The use of hedging instruments does not protect against nonperformance by counterparties to cash contracts. We evaluate counterparty exposure by reviewing contracts and adjusting the values to reflect potential nonperformance. Risk of nonperformance by counterparties includes the inability to perform because of a counterparty’s financial condition and the risk that the counterparty will refuse to perform on a contract during periods of price fluctuations where contract prices are significantly different than the current market prices. We manage these risks by entering into fixed price purchase and sales contracts with preapproved producers and by establishing appropriate limits for individual suppliers. Fixed price contracts are entered into with customers of acceptable creditworthiness, as internally evaluated. Regarding our use of derivatives, we primarily transact in exchange traded instruments or enter into over-the-counter derivatives that clear through a designated clearing organization, which limits our counterparty exposure relative to hedging activities. Historically, we have not experienced significant events of nonperformance on open contracts. Accordingly, we only adjust the estimated fair values of specifically identified contracts for nonperformance. Although we have established policies and procedures, we make no assurances that historical nonperformance experience will carry forward to future periods.
A 10% adverse change in market prices would not materially affect our results of operations, since we use commodity and freight futures and forward contracts as economic hedges of price risk, and since our operations have effective economic hedging requirements as a general business practice.

INTEREST RATE RISK

Debt used to finance inventories and receivables is represented by short-term notes payable, so that our blended interest rate for all such notes approximates current market rates. We have outstanding interest rate swaps with an aggregate notional amount of $495.0 million designated as fair value hedges of portions of our fixed-rate debt. Our objective is to offset changes in the fair value of the debt associated with the risk of variability in the 3-month U.S. Dollar LIBOR interest rate, in essence converting the fixed-rate debt to variable-rate debt. Offsetting changes in the fair values of both the swap instruments and the hedged debt are recorded contemporaneously each period and only create an impact to earnings to the extent that the hedge is ineffective. During fiscal 2017, we recorded offsetting fair value adjustments of $12.8 million, with no ineffectiveness recorded in earnings.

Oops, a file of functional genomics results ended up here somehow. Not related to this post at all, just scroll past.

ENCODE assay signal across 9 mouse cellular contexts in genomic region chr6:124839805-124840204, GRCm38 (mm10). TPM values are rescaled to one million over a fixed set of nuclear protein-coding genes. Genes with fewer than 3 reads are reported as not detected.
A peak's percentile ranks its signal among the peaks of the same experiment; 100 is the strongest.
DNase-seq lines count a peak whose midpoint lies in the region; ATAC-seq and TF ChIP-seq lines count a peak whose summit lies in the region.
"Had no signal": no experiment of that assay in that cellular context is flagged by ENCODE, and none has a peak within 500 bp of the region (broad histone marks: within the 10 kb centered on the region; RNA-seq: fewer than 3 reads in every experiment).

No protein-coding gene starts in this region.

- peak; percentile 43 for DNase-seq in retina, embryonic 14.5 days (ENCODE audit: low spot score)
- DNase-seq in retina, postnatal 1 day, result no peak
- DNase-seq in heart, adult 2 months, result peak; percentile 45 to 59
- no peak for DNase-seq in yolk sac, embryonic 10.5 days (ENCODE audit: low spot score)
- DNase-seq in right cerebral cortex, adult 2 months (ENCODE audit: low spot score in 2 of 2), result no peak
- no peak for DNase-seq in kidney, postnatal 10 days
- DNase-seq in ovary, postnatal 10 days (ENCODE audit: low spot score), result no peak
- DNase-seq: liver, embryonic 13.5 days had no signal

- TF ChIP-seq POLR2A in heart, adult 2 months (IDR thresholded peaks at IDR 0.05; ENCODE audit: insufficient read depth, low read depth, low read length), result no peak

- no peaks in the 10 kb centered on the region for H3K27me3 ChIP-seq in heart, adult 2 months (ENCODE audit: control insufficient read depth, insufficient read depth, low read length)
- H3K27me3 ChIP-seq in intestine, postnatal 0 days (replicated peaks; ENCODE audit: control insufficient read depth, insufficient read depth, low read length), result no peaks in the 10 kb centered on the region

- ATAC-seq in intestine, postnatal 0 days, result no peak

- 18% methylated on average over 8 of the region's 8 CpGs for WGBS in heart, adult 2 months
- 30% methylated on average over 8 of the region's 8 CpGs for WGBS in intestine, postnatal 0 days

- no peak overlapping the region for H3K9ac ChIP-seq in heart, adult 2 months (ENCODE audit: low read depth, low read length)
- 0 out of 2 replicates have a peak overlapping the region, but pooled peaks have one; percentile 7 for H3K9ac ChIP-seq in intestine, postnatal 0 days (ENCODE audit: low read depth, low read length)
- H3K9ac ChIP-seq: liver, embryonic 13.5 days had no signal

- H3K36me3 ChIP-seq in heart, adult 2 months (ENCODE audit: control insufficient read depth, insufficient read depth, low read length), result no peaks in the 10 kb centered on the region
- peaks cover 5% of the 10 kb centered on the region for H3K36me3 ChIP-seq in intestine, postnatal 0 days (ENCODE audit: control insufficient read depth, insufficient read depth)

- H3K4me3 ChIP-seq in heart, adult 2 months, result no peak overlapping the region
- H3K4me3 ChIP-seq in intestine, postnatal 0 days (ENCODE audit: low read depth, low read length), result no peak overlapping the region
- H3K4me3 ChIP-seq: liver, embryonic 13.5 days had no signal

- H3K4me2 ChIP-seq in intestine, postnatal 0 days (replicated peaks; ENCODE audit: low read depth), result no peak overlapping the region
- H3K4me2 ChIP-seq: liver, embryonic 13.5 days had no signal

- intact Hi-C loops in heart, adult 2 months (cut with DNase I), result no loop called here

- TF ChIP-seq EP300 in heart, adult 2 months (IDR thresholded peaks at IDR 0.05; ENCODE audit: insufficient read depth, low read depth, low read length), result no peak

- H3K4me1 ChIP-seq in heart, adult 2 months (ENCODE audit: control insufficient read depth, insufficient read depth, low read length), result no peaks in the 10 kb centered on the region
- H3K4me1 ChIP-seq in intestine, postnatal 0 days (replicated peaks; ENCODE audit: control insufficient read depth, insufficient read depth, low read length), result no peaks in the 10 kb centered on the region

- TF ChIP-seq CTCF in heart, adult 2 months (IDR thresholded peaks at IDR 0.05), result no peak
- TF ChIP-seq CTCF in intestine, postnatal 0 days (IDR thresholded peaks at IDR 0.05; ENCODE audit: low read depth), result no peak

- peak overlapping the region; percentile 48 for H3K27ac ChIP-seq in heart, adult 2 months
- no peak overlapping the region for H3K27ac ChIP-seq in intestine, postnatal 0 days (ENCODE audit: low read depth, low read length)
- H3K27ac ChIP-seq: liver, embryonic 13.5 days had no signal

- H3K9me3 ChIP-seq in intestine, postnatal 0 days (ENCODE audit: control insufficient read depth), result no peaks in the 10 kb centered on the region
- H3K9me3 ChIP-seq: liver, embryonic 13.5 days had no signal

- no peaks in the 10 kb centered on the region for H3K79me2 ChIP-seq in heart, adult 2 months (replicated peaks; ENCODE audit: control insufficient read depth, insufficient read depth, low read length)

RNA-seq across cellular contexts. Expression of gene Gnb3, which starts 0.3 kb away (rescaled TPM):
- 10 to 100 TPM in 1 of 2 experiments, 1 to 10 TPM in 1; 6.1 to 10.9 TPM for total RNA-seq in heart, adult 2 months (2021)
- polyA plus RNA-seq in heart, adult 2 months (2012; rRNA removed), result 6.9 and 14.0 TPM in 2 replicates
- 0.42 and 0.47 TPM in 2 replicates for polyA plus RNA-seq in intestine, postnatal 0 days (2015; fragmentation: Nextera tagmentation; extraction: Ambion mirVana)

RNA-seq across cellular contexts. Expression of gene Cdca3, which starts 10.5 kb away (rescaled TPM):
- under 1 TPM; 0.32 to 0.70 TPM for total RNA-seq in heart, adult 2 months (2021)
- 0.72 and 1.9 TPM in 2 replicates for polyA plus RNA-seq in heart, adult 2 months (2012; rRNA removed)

In fiscal 2015, we entered into forward-starting interest rate swaps with an aggregate notional amount of $300.0 million designated as cash flow hedges of the expected variability of future interest payments on our anticipated issuance of fixed-rate debt. During the first quarter of fiscal 2016, we determined that certain of the anticipated debt issuances would be delayed; and we consequently recorded an immaterial amount of losses on the ineffective portion of the related swaps in earnings. Additionally, we paid $6.4 million in cash to settle two of the interest rate swaps upon their scheduled termination dates. During the second quarter of fiscal 2016, we settled an additional two interest rate swaps, paying $5.3 million in cash upon their scheduled termination. In January 2016, we issued the fixed-rate debt associated with these swaps and will amortize the amounts which were previously deferred to other comprehensive income into earnings over the life of the debt. The amounts to be included in earnings are not expected to be material during any 12-month period. During the third quarter of fiscal 2016, we settled the remaining two interest rate swaps, paying $5.1 million in cash upon their scheduled termination. We

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did not issue additional fixed-rate debt as previously planned, and we reclassified all amounts previously recorded to other comprehensive income into earnings.

The table below provides information about our outstanding debt and derivative financial instruments that are sensitive to changes in interest rates. For debt obligations, the table presents scheduled contractual principal payments and related weighted average interest rates for the fiscal years presented. For interest rate swaps, the table presents notional amounts for payments to be exchanged by expected contractual maturity dates for the fiscal years presented and interest rates noted in the table.
Expected Maturity Date
 
2018
 
2019
 
2020
 
2021
 
2022
 
Thereafter
 
Total
 
Fair Value
Asset (Liability)
 
(Dollars in thousands)
Liabilities:
 

 
 

 
 

 
 

 
 

 
 

 
 

 
 

Variable rate miscellaneous
short-term notes payable
$
1,695,423

 
$

 
$

 
$

 
$

 
$

 
$
1,695,423

 
$
(1,695,423
)
Average interest rate
2.4
%
 

 

 

 

 

 
2.4
%
 

Variable rate CHS Capital
short-term notes payable
$
292,792

 
$

 
$

 
$

 
$

 
$

 
$
292,792

 
$
(292,792
)
Average interest rate
1.7
%